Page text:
Researchers in Ghana adopt innovative strategies to control community hypertension

There are more than 700 million people with untreated hypertension globally with the number of people living with the condition doubling to 1.28 billion since 1990.

Information from the World Health Organisation (WHO) obtained by shows that the number of adults aged 30 -79 years with hypertension increased from 650 million to 1.28 billion in the last thirty years.

This is contained in the first comprehensive global analysis of trends in hypertension prevalence, detection, treatment and control, led by Imperial College London and WHO, and published in The Lancet.

The analysis, released recently, shows that nearly half the people in the study did not know they had hypertension. The study, conducted by a global network of physicians and researchers, covered the period 1990–2019.

It used blood pressure measurement and treatment data from over 100 million people aged 30-79 years in 184 countries, together covering 99 per cent of the global population, which makes it the most comprehensive review of global trends in hypertension to date.

It is in line with some of these global concerns about the rise in hypertension cases and ignorance associated with the condition, that the Kintampo Health Research Centre has over the past few years been researching into non-communicable diseases.

It has recently conducted a community-based-research into hypertension in the Kintampo area, with about 25 per cent of adults in the community having hypertension. Out of this 25 per cent, 50 per cent did not know they had the condition.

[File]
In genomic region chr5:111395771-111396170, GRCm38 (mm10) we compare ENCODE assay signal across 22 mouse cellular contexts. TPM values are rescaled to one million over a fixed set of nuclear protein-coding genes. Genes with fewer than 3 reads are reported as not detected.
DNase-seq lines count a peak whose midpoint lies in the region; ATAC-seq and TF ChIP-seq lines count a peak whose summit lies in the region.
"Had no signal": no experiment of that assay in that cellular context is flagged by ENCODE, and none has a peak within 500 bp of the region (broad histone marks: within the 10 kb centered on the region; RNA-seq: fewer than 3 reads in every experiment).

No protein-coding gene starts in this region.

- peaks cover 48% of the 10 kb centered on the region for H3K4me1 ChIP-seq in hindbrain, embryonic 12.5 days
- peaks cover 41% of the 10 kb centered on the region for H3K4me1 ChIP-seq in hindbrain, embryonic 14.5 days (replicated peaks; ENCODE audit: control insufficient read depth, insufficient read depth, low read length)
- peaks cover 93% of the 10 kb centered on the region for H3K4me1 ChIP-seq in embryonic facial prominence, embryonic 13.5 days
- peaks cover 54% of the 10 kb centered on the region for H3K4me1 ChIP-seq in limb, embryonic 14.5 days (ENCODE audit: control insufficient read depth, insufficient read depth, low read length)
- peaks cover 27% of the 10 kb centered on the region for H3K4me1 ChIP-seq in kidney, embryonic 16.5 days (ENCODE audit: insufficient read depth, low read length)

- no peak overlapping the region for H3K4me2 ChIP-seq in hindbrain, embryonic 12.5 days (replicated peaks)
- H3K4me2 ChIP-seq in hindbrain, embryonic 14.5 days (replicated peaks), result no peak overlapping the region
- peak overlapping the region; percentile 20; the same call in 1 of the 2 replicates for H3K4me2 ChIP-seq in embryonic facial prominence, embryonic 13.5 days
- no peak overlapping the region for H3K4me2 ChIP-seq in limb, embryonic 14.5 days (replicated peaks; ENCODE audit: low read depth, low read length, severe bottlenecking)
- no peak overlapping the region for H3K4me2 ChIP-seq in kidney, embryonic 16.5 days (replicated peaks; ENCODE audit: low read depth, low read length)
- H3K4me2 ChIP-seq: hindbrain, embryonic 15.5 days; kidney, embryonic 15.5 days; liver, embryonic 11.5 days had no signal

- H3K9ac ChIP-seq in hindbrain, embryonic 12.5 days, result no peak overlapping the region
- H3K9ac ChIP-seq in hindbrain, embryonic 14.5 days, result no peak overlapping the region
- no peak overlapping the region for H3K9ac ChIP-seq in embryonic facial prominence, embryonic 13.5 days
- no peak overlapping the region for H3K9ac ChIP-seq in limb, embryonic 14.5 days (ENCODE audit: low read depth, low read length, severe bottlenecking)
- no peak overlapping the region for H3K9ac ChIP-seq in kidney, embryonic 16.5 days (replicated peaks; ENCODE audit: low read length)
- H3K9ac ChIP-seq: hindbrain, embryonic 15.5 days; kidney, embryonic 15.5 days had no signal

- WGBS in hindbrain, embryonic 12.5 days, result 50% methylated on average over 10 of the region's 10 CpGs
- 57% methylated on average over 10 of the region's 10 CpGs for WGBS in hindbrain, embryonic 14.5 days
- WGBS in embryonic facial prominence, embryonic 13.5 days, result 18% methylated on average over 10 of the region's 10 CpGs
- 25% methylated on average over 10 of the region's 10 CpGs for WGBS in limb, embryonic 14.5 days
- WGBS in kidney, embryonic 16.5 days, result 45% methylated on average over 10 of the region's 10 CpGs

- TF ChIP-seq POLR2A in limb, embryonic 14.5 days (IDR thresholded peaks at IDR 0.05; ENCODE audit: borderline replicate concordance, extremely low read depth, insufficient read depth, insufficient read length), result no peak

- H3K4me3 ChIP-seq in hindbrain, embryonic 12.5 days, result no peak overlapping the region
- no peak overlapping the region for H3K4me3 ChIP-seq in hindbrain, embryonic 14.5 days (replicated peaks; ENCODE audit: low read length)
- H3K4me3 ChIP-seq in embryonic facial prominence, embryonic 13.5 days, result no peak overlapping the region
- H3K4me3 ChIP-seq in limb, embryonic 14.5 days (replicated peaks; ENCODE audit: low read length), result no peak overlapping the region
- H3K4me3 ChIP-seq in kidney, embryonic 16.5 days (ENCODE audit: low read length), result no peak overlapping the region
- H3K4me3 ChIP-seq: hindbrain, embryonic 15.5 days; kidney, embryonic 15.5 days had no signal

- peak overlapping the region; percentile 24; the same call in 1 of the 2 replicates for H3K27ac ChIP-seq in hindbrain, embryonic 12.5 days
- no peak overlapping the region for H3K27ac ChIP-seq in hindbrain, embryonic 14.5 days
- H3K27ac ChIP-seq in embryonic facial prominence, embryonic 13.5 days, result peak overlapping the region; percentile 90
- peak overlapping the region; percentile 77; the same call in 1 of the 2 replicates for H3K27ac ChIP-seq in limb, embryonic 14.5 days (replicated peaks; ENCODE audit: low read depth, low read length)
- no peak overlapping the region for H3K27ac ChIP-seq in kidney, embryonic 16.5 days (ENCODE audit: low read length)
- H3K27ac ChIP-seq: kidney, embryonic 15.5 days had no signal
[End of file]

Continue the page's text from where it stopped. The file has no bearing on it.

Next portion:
The KHRC has now adopted a strategy by using community health nurses to also check for blood pressure in addition to other services they provide during visits to the community as part of the strategy to create awareness and educate people on the condition.

Dr. John Amoah, a research fellow at KHRC, who was involved in the hypertension study, told a team of journalists that previously these nurses did not include the checking of blood pressure during their routine visits to the community but this has changed following the KHRC’s study.

He mentioned high salt intake, alcohol, smoking and lack of exercise as predisposing factors in getting hypertension.

Dr. Amoah said although hypertension is common in adults, adolescents could develop the condition and urged that they need to be educated to exercise and also adopt health lifestyles.

According to the WHO, hypertension significantly increases the risk of heart, brain and kidney diseases, and is one of the top causes of death and disease throughout the world.

It can be easily detected through measuring blood pressure, at home or in a health centre, and can often be treated effectively with medications that are low cost.

The global body said cardiovascular diseases (CVDs) are the leading cause of death globally, taking an estimated 17.9 million lives each year.

CVDs are a group of disorders of the heart and blood vessels and include coronary heart disease, cerebrovascular disease, rheumatic heart disease and other conditions.

More than four out of five CVD deaths are due to heart attacks and strokes, and one third of these deaths occur prematurely in people under 70 years of age.

The most important behavioural risk factors of heart disease and stroke are unhealthy diet, physical inactivity, tobacco use and harmful use of alcohol, said the WHO.

Adding that the effects of behavioural risk factors may show up in individuals as raised blood pressure, raised blood glucose, raised blood lipids, and overweight and obesity.

The WHO has therefore called for the cessation of tobacco use, reduction of salt in the diet, eating more fruit and vegetables, regular physical activity and avoiding harmful use of alcohol, which have been shown to reduce the risk of cardiovascular disease.

By Eunice Menka
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